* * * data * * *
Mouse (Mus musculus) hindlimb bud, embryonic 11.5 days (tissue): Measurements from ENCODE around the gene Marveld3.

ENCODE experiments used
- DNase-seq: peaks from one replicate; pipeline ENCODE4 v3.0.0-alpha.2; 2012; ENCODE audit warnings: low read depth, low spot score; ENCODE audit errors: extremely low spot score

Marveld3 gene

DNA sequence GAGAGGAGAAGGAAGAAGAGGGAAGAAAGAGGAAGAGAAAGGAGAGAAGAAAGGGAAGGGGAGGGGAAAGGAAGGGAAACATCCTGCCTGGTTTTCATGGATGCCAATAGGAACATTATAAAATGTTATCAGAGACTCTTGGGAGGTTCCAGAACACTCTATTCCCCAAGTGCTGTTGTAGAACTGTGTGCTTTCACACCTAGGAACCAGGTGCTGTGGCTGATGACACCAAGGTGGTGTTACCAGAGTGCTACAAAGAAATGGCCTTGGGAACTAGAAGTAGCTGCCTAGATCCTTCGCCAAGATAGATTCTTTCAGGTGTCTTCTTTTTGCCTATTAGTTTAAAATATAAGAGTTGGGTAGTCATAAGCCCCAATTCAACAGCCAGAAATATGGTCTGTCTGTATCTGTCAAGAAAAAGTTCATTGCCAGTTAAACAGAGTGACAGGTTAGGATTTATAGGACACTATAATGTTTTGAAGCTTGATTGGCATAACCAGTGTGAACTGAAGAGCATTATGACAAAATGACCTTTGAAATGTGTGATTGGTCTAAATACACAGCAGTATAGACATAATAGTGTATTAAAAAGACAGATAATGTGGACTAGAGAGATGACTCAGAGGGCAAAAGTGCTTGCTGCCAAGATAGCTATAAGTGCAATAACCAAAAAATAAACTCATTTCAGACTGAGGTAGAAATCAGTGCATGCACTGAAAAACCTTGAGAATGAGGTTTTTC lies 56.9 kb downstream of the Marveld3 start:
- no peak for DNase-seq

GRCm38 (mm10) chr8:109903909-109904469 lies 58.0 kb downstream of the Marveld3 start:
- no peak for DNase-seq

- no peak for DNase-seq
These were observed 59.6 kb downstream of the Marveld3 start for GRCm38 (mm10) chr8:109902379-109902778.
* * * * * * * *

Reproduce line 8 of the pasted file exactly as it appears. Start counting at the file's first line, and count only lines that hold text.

- no peak for DNase-seq